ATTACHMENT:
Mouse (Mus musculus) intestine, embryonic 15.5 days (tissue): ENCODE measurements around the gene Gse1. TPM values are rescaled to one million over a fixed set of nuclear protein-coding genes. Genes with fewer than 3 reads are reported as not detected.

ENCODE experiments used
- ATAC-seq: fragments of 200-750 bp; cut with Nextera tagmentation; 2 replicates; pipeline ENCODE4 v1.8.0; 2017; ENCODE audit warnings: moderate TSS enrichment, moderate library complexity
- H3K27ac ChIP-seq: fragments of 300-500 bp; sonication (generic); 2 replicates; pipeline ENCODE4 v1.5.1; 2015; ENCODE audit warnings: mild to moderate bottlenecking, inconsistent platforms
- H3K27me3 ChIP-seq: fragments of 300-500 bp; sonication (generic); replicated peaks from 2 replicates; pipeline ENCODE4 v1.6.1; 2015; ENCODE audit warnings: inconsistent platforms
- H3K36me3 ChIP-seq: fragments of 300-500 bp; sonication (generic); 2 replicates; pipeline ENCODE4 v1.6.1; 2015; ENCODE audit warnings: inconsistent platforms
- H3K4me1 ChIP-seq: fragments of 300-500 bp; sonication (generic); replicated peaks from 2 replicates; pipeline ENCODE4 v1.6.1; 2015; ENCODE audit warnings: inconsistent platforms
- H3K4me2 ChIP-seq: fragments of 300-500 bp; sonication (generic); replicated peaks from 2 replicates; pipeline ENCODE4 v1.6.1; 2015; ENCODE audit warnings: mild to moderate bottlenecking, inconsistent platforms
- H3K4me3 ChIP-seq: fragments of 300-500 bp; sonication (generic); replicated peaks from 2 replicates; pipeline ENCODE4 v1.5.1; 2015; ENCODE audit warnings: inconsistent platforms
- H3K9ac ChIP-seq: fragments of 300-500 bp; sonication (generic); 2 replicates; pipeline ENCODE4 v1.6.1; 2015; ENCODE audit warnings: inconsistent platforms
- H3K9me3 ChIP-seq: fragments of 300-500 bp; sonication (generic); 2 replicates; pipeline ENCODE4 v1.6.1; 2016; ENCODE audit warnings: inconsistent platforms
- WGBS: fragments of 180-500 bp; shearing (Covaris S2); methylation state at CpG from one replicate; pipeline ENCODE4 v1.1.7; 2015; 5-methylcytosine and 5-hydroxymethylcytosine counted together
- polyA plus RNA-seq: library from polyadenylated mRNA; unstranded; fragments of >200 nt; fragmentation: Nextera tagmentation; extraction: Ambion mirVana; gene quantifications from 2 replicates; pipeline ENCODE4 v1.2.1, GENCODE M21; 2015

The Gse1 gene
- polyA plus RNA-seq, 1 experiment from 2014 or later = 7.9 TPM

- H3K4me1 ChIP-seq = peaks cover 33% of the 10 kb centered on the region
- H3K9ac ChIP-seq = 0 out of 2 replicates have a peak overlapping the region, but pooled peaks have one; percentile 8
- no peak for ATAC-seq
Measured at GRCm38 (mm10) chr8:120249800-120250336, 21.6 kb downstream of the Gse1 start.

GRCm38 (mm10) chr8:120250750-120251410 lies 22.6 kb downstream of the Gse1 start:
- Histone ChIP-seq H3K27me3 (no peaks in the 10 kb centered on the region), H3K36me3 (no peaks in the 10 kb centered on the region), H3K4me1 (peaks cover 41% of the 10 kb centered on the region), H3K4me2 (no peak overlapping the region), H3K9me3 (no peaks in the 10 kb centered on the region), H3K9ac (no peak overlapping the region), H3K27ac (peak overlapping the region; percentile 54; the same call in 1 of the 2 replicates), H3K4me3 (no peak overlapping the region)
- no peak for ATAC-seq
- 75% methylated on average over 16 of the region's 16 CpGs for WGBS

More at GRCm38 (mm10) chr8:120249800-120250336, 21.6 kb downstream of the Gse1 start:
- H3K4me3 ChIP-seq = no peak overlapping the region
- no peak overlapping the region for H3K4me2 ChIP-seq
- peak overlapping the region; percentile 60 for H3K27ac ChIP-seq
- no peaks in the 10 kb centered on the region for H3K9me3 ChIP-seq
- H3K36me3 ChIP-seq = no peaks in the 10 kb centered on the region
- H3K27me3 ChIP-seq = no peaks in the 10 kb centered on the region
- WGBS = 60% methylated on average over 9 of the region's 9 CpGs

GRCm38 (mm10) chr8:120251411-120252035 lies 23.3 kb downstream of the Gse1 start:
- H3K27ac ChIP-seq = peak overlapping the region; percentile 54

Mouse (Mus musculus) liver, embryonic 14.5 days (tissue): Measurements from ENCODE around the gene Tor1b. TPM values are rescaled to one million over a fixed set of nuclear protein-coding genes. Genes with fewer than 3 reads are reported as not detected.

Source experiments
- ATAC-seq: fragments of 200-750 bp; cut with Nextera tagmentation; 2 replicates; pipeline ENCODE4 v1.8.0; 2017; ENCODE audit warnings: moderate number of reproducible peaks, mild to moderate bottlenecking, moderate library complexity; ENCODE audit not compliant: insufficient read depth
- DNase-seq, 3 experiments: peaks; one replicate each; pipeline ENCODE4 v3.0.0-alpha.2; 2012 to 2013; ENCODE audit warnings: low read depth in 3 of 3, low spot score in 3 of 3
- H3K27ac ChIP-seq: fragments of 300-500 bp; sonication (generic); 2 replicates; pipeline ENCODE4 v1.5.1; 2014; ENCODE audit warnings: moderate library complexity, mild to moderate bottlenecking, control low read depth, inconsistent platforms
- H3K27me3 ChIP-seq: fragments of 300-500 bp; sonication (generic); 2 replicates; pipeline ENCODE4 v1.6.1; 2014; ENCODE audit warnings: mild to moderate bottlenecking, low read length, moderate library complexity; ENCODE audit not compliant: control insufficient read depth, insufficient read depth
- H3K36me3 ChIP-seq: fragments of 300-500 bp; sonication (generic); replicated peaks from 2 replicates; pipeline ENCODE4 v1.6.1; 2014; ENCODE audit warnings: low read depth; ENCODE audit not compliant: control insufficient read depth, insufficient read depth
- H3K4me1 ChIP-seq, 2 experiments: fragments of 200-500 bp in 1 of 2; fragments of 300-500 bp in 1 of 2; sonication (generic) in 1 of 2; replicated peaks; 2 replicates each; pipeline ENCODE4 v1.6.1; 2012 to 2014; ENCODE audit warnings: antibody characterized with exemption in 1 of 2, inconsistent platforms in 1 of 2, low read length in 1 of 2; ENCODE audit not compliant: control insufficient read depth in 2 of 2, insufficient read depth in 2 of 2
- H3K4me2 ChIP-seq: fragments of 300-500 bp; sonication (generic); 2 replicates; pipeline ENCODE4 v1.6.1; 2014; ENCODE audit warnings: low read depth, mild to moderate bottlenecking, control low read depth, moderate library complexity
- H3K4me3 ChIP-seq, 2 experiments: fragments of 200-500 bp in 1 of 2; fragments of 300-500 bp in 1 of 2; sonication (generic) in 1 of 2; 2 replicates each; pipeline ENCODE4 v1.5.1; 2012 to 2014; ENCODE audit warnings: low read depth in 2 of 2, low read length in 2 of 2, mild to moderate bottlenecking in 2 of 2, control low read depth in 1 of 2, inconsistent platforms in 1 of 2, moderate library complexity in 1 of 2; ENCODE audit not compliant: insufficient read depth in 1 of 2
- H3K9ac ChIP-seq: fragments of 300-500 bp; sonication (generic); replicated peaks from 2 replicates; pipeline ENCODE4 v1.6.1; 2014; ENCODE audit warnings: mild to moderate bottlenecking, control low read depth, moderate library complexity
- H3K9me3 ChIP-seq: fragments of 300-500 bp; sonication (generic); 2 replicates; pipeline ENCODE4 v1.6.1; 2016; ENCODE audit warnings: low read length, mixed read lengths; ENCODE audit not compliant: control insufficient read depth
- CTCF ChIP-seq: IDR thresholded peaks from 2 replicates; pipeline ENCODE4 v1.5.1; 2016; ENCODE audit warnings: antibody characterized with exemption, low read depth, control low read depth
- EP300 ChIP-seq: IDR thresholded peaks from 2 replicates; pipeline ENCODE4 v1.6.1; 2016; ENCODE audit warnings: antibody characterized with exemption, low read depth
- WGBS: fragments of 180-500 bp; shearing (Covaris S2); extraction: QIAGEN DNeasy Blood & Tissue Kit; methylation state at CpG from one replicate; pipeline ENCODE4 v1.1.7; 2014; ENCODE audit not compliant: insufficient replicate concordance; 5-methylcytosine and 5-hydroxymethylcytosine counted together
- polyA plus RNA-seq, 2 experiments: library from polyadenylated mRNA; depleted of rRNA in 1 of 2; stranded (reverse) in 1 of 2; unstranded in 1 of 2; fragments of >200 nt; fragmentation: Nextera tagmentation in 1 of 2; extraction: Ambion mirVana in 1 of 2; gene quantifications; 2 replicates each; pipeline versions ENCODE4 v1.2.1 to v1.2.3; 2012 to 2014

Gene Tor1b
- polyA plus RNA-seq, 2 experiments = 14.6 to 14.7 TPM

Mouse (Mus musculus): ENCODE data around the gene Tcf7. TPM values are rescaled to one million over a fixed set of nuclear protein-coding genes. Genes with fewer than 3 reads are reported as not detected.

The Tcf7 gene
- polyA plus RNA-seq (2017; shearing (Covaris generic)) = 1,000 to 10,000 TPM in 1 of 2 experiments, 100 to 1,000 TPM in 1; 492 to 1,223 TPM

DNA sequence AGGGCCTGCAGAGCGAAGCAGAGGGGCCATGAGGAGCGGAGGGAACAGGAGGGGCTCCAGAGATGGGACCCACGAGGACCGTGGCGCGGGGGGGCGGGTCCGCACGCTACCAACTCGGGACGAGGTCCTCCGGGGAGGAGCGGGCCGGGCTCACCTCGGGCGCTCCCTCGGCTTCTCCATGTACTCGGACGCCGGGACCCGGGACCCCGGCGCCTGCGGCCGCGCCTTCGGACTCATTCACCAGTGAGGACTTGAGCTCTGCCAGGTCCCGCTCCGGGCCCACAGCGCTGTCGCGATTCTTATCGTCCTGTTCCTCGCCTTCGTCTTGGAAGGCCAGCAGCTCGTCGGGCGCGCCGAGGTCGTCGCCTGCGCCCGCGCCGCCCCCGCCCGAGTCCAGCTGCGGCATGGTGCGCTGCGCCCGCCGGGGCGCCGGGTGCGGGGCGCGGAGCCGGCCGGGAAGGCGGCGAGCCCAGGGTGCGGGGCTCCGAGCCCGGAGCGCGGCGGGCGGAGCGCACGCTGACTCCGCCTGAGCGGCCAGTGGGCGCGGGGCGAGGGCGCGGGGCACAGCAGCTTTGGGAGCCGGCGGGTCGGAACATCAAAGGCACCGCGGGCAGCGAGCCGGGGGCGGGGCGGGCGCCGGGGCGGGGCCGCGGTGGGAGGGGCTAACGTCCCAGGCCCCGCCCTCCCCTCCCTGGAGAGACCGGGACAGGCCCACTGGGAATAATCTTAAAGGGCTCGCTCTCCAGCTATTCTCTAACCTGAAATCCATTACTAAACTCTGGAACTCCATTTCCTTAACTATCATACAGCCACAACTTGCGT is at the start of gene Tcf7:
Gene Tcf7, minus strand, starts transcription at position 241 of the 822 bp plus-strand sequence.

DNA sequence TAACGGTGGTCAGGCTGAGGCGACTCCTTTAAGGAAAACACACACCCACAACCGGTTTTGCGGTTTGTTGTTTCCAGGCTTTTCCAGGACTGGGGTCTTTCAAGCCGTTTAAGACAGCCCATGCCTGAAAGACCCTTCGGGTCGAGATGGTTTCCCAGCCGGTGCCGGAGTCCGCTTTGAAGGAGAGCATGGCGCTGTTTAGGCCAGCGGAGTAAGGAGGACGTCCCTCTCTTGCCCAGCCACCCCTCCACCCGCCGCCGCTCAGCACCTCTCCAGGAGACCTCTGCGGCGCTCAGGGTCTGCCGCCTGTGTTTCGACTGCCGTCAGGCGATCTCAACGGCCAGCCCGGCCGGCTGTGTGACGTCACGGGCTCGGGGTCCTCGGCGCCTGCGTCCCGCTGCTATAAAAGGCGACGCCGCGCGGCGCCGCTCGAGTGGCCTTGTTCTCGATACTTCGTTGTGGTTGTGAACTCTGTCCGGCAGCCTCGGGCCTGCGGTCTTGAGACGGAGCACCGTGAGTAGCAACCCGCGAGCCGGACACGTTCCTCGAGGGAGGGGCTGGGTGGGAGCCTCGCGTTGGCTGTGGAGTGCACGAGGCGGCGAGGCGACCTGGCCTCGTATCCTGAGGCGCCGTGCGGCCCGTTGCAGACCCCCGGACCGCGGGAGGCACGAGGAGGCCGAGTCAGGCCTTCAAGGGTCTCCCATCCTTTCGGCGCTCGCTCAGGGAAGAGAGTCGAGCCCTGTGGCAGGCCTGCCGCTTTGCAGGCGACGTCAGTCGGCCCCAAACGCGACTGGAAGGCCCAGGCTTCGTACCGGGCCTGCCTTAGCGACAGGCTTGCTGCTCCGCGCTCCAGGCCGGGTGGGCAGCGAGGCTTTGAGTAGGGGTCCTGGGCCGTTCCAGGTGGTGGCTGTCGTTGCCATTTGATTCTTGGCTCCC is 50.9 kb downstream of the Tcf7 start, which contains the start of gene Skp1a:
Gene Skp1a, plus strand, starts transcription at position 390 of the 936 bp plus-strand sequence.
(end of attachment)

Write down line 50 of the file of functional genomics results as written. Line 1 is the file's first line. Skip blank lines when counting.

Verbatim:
Gene Tor1b